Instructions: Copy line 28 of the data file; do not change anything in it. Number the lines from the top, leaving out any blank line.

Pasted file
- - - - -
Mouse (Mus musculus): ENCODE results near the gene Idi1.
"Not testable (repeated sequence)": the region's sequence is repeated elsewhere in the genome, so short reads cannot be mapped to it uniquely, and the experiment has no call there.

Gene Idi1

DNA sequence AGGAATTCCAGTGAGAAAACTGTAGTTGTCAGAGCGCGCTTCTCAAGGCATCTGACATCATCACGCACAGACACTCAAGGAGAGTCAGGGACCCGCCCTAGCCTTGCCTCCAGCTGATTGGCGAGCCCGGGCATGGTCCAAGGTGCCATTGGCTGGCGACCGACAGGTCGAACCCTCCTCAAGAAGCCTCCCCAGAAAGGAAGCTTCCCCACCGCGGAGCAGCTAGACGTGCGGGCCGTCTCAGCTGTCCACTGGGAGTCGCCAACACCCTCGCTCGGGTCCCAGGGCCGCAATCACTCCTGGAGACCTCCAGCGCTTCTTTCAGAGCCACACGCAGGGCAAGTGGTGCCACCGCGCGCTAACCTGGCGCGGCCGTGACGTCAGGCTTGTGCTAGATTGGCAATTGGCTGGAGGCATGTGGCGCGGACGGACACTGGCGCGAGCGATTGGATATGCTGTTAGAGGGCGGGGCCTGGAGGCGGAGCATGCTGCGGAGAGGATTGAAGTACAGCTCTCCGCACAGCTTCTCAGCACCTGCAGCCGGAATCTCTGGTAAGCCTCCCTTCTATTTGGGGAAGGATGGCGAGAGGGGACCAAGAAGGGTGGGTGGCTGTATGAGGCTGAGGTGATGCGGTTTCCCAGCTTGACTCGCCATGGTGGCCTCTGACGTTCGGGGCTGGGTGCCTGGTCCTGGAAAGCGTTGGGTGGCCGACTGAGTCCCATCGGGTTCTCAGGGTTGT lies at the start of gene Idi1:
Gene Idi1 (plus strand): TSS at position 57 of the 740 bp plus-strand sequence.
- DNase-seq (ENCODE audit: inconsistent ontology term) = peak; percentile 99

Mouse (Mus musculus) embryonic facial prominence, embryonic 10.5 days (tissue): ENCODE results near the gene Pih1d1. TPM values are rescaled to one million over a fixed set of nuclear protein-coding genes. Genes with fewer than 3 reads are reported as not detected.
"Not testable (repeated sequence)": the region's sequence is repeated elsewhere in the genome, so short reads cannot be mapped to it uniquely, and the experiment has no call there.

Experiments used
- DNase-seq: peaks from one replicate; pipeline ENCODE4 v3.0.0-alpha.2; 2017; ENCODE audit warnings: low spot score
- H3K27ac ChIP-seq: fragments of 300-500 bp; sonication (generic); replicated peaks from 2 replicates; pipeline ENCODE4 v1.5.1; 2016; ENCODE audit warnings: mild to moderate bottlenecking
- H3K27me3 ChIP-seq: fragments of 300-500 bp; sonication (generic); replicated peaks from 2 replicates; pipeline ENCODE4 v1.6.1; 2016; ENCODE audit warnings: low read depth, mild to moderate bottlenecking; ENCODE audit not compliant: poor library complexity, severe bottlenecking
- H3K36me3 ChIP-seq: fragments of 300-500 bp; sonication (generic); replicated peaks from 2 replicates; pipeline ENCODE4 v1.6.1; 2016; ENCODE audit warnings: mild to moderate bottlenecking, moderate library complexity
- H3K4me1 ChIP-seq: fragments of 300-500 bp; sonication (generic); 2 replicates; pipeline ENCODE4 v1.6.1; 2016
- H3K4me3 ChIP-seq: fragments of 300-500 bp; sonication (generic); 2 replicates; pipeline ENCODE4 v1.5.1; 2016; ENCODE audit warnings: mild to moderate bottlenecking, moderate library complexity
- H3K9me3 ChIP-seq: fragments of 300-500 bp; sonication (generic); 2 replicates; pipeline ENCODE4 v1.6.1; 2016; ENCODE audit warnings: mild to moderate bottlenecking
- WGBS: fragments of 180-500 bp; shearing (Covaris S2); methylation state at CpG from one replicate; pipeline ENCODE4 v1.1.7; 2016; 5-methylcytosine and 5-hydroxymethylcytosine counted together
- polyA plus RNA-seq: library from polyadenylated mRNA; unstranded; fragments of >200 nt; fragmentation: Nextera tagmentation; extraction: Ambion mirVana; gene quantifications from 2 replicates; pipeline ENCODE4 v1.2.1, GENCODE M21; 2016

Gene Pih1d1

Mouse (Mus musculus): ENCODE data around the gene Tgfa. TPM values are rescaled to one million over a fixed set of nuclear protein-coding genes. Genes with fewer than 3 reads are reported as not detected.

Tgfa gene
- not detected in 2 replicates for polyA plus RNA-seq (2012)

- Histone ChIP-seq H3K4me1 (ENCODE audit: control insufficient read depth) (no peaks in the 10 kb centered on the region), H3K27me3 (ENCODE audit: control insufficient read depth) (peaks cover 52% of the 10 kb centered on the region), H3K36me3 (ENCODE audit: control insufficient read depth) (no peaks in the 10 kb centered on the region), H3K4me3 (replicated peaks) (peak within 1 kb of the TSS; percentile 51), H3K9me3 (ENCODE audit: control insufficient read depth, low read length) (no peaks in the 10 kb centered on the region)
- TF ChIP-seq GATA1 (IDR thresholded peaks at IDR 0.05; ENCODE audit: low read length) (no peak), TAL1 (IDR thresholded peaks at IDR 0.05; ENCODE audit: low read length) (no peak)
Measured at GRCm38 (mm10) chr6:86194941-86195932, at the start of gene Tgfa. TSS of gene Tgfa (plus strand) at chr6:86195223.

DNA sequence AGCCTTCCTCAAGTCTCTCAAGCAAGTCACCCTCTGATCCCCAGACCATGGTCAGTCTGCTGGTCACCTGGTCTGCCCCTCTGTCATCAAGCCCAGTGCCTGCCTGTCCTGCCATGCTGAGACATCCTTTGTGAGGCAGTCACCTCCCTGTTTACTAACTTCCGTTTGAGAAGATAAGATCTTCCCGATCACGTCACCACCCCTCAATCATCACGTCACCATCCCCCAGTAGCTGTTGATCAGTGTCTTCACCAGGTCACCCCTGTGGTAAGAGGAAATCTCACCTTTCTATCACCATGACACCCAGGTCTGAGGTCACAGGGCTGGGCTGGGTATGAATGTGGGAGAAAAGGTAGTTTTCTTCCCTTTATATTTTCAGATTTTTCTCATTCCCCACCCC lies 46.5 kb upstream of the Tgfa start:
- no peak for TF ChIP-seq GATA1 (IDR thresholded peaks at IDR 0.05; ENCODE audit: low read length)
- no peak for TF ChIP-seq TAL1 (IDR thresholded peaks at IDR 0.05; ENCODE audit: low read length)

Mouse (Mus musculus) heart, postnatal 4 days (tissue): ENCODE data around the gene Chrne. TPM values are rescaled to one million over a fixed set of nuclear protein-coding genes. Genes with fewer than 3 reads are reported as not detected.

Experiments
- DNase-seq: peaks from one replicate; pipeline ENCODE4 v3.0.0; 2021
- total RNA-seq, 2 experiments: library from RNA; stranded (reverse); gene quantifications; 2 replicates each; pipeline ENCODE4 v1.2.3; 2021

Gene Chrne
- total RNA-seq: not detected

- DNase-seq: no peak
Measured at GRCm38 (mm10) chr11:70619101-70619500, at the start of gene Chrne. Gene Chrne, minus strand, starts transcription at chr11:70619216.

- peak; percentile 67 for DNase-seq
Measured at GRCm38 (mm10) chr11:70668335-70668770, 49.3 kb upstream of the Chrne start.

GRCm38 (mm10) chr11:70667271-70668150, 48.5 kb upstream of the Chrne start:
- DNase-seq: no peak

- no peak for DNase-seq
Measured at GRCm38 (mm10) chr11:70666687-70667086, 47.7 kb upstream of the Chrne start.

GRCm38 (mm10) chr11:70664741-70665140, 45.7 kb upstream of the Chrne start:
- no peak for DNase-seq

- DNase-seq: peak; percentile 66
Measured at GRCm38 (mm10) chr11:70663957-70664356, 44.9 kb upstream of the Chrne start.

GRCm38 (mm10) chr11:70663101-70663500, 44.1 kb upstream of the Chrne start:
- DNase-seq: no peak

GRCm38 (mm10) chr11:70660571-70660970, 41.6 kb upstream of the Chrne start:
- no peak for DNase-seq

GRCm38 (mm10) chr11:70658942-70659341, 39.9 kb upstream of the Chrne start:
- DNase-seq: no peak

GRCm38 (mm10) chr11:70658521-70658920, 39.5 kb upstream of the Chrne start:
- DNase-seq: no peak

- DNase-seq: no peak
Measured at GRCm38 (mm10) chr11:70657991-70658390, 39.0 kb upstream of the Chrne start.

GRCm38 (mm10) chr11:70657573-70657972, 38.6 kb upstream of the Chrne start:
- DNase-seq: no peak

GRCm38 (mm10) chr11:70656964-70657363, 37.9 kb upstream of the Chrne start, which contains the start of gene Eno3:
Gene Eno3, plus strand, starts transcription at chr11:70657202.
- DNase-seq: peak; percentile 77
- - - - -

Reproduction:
- no peak for TF ChIP-seq TAL1 (IDR thresholded peaks at IDR 0.05; ENCODE audit: low read length)